It's a crucial problem: conspiracy theorists believe that there is an agent with absolute information and unlimited powers. unfortunately, this has never been the case. But mistakes, false information and sheer ignorance are far more common than we think
what is missing from the national debate over the "worst" war in our history is any appreciation of past American military errors—political, strategic, technological, intelligence, tactical—that nearly cost us victory in far more important conflicts. Nor do we accept the savage irony of war that only through errors, tragic though they may be, do successful armies adjust in time to discover winning strategies, tactics, and generals.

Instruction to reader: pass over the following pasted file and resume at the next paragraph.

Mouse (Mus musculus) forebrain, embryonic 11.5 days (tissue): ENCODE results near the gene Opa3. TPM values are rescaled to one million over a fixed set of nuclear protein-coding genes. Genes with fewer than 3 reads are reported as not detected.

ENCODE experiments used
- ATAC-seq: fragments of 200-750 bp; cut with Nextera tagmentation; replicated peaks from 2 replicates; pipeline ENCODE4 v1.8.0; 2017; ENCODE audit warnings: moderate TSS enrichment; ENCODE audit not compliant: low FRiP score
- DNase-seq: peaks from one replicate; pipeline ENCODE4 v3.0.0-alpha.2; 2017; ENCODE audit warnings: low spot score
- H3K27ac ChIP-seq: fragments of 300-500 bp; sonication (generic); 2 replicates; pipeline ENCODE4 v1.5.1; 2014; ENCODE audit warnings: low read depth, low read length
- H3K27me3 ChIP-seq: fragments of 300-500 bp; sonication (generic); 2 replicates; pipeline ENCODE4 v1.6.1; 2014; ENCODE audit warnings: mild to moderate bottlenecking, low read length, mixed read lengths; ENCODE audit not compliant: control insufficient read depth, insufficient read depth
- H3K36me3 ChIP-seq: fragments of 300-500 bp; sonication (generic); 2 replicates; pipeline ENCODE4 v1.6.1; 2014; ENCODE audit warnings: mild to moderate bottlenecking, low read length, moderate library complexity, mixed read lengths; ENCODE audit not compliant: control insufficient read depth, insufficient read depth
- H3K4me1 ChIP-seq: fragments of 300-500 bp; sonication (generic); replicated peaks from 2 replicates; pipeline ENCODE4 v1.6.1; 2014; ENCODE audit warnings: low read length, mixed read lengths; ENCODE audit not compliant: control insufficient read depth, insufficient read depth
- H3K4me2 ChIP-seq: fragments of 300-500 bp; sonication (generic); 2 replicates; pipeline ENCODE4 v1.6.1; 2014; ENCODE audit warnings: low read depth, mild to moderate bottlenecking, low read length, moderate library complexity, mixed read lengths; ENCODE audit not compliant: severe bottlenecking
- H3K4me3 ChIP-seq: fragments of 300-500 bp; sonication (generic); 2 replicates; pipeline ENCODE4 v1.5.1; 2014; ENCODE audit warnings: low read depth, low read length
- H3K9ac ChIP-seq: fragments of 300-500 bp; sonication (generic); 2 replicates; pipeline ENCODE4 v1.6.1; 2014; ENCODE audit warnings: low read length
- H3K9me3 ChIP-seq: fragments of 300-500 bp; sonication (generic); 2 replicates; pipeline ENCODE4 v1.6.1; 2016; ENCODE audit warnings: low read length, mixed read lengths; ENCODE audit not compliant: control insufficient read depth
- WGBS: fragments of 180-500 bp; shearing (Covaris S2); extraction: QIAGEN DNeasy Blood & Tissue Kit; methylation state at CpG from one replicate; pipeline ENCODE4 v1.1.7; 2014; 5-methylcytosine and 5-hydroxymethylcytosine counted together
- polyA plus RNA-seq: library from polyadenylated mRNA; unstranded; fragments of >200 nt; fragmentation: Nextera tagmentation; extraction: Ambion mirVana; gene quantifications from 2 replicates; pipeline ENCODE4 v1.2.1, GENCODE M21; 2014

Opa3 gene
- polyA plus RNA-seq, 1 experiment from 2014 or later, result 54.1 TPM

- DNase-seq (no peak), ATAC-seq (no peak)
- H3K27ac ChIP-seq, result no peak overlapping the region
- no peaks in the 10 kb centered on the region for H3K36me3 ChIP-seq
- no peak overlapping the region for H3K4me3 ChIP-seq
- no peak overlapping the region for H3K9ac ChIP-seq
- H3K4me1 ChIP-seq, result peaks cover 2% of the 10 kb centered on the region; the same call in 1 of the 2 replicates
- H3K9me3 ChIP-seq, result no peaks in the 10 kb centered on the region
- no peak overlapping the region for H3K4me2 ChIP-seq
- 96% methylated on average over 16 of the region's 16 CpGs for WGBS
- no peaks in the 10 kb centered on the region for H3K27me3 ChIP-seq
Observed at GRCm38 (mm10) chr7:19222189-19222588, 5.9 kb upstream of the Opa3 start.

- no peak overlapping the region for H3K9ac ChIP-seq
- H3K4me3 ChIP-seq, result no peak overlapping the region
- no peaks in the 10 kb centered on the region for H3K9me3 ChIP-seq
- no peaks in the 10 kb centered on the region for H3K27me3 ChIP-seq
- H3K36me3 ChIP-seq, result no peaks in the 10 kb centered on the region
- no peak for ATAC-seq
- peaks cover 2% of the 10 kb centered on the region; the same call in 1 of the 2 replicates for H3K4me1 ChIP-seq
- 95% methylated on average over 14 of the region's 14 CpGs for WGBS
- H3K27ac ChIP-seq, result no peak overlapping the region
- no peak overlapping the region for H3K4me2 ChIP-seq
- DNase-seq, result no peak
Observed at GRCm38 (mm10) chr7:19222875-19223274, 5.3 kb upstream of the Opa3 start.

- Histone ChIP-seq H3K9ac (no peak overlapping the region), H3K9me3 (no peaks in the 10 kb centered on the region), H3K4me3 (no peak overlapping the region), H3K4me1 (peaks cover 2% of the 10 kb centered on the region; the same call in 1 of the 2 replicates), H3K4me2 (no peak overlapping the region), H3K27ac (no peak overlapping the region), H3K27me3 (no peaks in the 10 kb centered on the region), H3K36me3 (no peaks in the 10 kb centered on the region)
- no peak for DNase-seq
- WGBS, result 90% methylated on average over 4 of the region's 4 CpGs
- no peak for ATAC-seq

Preoccupied with the daily news from Baghdad, we seem to think our generation is unique in experiencing the heartbreak of an error-plagued war. We forget that victory in every war goes to the side that commits fewer mistakes—and learns more from them in less time—not to the side that makes no mistakes.
Rather than sink into unending recrimination over Iraq, we should reflect about comparable blunders in America's past wars and how they were corrected. Without such historical knowledge we are condemned to remain shrill captives of the present.